As world leaders convene in Doha for the UN Climate Change conference, COP18, which began today, Qatar University (QU) has revealed details of its research into an environmentally-friendly fuel designed for use in the aviation industry.
It’s the sort of good news Qatar needs as it comes under the inevitable global scrutiny that such a conference brings.
Working in collaboration with Qatar Airways and the Qatar Science and Technology Park (QSTP), QU researchers have developed a biofuel based on single-celled organisms (cyanobacteria and microalgae) that are unique to Qatar.
These organisms grow well in Qatar’s extreme heat, strong sunlight and highly saline waters. When fully grown, fat is extracted from them to make the fuel, which is being specifically designed for aircraft.
Qatar produces nearly 50 tons of carbon dioxide a year for each of its 1.8 million residents, leading environmental campaign group WWF to name Qatar as the country with the largest ecological footprint in the world.
This is why this new fuel – which recycles Co2 rather than pumps it back into the atmosphere – is of such interest to the government.
So far, the research team has been growing the organisms in 1,500-liter outdoor tanks at QU’s research farm in Al Khor. Having grown them successfully for six weeks, they will now carry out a trial in 25,000 liter, specially-designed outdoor research ponds.
Biofuels Project Director Dr. Malcolm Potts explains:
“There is a real push for fuel derived from organisms living on the planet – biofuels. The problem is that in many countries arable land is used for growing them. What we are doing here is working with photosynthetic micro-organisms which can be grown anywhere, and which are particularly suitable to the environment of Qatar. We are trying to develop a biofuel industry here in Qatar, using new technologies not found anywhere else in the world.”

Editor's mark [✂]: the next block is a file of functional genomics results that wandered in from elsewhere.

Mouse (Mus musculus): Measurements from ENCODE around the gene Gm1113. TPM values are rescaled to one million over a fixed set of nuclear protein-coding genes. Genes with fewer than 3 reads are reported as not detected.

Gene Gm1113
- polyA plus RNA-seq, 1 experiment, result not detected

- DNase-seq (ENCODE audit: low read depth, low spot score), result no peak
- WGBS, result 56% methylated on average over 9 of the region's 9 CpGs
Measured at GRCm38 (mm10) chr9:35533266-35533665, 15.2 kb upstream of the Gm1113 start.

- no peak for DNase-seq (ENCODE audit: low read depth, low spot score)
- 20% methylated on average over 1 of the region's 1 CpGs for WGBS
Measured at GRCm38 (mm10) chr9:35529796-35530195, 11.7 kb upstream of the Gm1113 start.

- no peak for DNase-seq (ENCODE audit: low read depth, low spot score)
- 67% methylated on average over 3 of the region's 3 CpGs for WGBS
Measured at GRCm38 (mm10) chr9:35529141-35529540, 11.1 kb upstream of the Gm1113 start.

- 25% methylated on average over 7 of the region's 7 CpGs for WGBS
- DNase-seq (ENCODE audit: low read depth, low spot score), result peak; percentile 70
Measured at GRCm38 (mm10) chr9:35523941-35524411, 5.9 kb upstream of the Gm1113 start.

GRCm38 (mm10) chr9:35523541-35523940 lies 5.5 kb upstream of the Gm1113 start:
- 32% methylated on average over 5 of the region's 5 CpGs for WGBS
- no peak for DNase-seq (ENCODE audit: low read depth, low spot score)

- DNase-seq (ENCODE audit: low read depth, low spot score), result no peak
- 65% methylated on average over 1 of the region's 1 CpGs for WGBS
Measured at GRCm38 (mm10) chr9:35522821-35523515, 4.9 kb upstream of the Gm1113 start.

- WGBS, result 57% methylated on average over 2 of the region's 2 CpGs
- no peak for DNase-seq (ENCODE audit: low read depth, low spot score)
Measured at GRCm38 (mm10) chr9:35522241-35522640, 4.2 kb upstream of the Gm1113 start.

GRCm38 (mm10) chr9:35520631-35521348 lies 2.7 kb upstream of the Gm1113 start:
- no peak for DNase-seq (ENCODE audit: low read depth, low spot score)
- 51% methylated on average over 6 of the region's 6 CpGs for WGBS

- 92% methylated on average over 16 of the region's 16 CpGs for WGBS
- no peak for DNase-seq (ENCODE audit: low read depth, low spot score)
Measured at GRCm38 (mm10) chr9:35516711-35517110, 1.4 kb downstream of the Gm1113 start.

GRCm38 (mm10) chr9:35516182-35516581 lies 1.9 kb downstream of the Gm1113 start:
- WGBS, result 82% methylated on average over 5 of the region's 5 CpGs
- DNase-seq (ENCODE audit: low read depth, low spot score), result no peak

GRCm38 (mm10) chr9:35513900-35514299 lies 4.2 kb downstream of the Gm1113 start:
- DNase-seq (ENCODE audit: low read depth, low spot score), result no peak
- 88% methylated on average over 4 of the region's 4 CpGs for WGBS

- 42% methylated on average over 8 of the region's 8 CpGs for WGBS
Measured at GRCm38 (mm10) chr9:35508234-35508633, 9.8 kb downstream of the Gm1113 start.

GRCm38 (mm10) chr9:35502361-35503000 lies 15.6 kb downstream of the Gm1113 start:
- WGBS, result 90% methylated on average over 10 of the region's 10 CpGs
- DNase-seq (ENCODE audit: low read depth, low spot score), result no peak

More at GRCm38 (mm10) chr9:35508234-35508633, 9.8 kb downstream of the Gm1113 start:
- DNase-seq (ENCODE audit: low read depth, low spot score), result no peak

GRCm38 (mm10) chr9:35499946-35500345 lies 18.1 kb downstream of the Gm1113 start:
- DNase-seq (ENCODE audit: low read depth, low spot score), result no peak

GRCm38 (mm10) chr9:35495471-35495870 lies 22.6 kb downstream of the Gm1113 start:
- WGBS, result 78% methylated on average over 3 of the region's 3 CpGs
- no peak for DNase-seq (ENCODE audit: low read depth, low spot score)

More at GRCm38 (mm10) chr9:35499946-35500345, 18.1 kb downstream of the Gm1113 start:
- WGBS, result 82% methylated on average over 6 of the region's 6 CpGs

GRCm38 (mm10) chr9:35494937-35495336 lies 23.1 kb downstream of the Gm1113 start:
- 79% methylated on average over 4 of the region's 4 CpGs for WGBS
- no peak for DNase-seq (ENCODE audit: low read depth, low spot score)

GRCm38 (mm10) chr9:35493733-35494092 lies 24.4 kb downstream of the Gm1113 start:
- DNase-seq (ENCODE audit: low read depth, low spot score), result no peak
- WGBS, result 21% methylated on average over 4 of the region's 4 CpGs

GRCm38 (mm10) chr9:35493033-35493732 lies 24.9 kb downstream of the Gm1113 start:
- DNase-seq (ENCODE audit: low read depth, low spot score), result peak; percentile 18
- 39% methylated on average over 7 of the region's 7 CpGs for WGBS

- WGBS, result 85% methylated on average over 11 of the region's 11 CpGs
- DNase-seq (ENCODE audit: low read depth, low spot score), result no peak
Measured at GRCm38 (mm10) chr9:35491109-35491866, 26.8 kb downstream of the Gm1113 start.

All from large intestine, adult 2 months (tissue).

In 2010, it conducted the world’s first commercial passenger flight using a Gas-to-Liquid (GTL) fuel blend. GTL fuel is derived from natural gas, which although still a fossil fuel, is a “cleaner burn”, meaning that it will reduce the airline’s emissions significantly.
Qatar’s hosting of COP18 is not without its critics, but Abdullah Bin Hamad Al-Attiyah, Qatar’s deputy prime minister and the conference president, insists Qatar is committed to bringing about real environmental change:
“We hope the conference will produce tangible results and reinforce international cooperation”, he told Al Jazeera. “Qatar is also one of the 10 developing countries predicted to be most affected by rising sea levels. Environmental sustainability is a key pillar of our national vision.”
However, Jamie Henn, co-founder of the environment campaign group 350.org, sees things differently:
“It is hard to avoid the irony of Qatar hosting the event,” he says. “This is a little bit like McDonald’s hosting a conference on obesity. If anything, it shines a bit more spotlight on Qatar and on the steps that can be taken to address the problem.”
Credit: Photo courtesy of Qatar University